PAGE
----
Leaving on a jet plane

Nobody likes airplane food. There’s just something about it that doesn’t taste quite right. While this may not be top of mind when moving across the world, when Shammah Ntore boarded a plane for the first time with her family at six years old, to escape violence in their home country, she shared that same sentiment.

Each and every one of us has our own unique story to tell and as Refugee Week approaches, 19-15 June 2022, we recognise the importance for us to hear different stories from a variety of people, cultures and perspectives. 

Inspired by the book Donkeys Can’t Fly on Planes, which features a collection of 25 true stories of survival written and illustrated by refugee children, Aurora invited students from Catholic schools across the Diocese of Maitland-Newcastle to share their experiences of arriving in Australia as a refugee.  A child’s perspective is not one often published but is one we could all learn from.

Reflecting on her story as an adult, Donkeys Can’t Fly on Planes co-author, Angeth Malual hopes that hearing the stories of young people and children can help us to recognise their resilience and to empathise with others, no matter where they come from.

“If we come to an understanding that we’ve all been through something and we all came from something, at the end of the day we can realise that we’re not that different from each other.” 

Their perspectives serve to remind us that while we all come from different walks of life, in many ways we’re not that different from one another.

Even in our dislike for airplane food. 


Rahaf Allawi, Year 9

I am from a place called Sednayah. It is a small town and there are a lot of Christian churches there. It has one of the oldest convents in the world. It is called Our Lady of Sednayah.  Sednayah is located in the mountains, 1500m above sea level. In the winter it snows a lot. The mountains are very beautiful. We used to climb the mountains for fun. Many of my relatives still live there.

I have four in my family, my father, my mother and little brother.  We arrived in Australia on 13 March 2019. It was weird and strange to be in such a different place. At the same time, we were also very relieved to have finally arrived here. Australia seemed very spread out, calm and full of people we couldn’t understand!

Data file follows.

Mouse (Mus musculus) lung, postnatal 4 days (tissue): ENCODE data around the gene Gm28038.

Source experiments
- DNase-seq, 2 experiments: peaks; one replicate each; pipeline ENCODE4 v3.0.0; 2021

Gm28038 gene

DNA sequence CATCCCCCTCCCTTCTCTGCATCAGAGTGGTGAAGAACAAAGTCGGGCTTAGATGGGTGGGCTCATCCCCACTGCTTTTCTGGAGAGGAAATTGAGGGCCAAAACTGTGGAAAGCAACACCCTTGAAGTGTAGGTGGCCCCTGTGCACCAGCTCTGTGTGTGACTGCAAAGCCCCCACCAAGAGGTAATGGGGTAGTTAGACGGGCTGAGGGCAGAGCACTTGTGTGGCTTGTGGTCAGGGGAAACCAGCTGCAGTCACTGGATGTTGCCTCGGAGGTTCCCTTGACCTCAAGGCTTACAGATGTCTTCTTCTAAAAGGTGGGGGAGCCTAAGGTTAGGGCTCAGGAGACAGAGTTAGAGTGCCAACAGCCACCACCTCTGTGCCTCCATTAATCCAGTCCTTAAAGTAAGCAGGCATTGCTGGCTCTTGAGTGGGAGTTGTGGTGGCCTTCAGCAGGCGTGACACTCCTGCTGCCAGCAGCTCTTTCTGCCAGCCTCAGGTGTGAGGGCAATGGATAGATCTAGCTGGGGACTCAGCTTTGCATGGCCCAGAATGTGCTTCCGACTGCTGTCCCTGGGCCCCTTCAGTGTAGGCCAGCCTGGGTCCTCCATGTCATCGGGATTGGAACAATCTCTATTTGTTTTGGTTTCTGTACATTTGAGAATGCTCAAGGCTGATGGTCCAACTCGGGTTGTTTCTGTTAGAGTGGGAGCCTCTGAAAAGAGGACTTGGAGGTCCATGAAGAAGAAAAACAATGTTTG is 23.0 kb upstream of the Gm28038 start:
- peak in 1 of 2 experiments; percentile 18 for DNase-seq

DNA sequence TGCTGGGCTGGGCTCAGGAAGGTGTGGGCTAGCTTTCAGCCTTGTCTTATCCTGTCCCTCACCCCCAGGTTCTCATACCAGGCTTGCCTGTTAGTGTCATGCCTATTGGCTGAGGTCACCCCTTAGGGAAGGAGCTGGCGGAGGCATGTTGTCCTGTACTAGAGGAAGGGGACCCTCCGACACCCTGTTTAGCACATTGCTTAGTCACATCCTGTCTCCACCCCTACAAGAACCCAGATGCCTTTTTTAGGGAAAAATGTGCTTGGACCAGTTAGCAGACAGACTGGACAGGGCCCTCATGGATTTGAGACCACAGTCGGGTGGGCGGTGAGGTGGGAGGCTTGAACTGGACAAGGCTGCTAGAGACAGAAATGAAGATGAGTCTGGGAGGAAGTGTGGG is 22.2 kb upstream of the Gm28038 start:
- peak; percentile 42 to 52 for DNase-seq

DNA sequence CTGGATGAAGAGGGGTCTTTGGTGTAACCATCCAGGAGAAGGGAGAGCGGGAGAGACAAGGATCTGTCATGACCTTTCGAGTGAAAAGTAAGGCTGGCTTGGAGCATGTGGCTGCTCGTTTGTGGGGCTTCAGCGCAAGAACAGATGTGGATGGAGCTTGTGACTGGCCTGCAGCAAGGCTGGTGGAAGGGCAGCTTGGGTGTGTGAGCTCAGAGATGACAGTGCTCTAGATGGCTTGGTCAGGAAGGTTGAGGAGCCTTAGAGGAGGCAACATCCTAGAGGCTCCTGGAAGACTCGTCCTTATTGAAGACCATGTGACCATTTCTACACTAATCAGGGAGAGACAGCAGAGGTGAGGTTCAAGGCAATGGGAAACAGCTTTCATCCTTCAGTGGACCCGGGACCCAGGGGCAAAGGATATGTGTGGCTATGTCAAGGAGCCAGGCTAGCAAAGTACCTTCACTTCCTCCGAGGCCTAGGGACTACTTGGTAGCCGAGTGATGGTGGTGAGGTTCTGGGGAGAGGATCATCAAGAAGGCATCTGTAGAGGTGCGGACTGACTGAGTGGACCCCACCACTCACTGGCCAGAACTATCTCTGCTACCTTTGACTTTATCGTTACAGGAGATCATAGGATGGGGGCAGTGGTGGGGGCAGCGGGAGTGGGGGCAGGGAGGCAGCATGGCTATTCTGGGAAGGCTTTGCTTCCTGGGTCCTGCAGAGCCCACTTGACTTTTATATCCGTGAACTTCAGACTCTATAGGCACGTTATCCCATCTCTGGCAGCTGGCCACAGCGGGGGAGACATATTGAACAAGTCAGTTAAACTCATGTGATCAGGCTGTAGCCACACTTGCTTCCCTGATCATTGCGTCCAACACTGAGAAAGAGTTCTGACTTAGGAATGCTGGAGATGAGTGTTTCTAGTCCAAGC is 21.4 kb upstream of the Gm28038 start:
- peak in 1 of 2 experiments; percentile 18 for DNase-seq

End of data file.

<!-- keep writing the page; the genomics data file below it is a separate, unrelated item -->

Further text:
It wasn’t easy to move to Australia. Prior to arriving, we had to move to Iraq for one year. This was very difficult because we couldn’t go to school there, my parents couldn’t work and we had to rely on friends and organisations to help us. Every day we would hold onto the hope that we would hear from the Australian Government. It was difficult waiting and not knowing when the waiting would end.

While we are glad to be here, it’s difficult to live without your relatives around you. It’s also sad to miss out the culture you grew up with and it takes a long time to feel comfortable in a new culture.

Photo below: Rahaf's hometown and church, captured by Rahaf's Mum's cousin, Shehade Alahmar, who is a photographer.


Shammah Ntore, Year 4, 

I was born in Burundi in Africa. That’s where my grandma was before she came to Australia and my dad was born in Congo and me and my brother were born in Burundi. It’s pretty nice there. My family cooked a lot in Burundi. I like the food there. My favourite food is rice and soup and chicken.

I was six years old when I moved to Australia. I was kind of sad because I had to leave my grandma and my uncles, but now I am happy because I feel more safe here. In Burundi I would hear gun shots and I was really scared.

Before coming to Australia, I had never been on an aeroplane before. I was very nervous, and I was sitting with my mum and my dad was with my brother. I didn’t quite like the food. They spoke English in the aeroplane, and I couldn’t understand a word they said but my dad translated it for me.

I was actually pretty excited to come here [to Australia].  I wanted to make friends and talk to new and different people. Now that I live here, I have met many different people and made new friends. I really love it here. It is my home.

My grandma came over with my two uncles and one of my aunties this year. My aunty is the youngest; she’s 17 years old. I have an uncle that is turning 20 and my other uncle is 25. I felt happy when they came over because it’s nice to be with family.


Margerit Kuku, Year 5

My mum and dad are from Sudan. While they were living in the Nuba Mountains, there was a war. My parents ran away to Egypt with my brother and three sisters. I was born there. Then the UN helped them and sent us to Australia. I was 11 months old.

My mum and dad told me that when they first came to Australia, they were excited because me and my siblings could go to a good school and have a good house and good friends.

I sometimes speak Moro at home and when I speak to my grandparents on the phone, I speak Moro because they don’t know English.

My aunties and cousins have moved to Australia too. When we get invited to barbeques, we go all the way to Sydney because they live there, and we go to weddings in Melbourne.

I like how I have a big backyard to play in and a safe country.

I like to play soccer. I’m a defender. I like it because I don’t have to run a lot. I sometimes practice in the backyard with my brother and my dad because my dad likes to play soccer.


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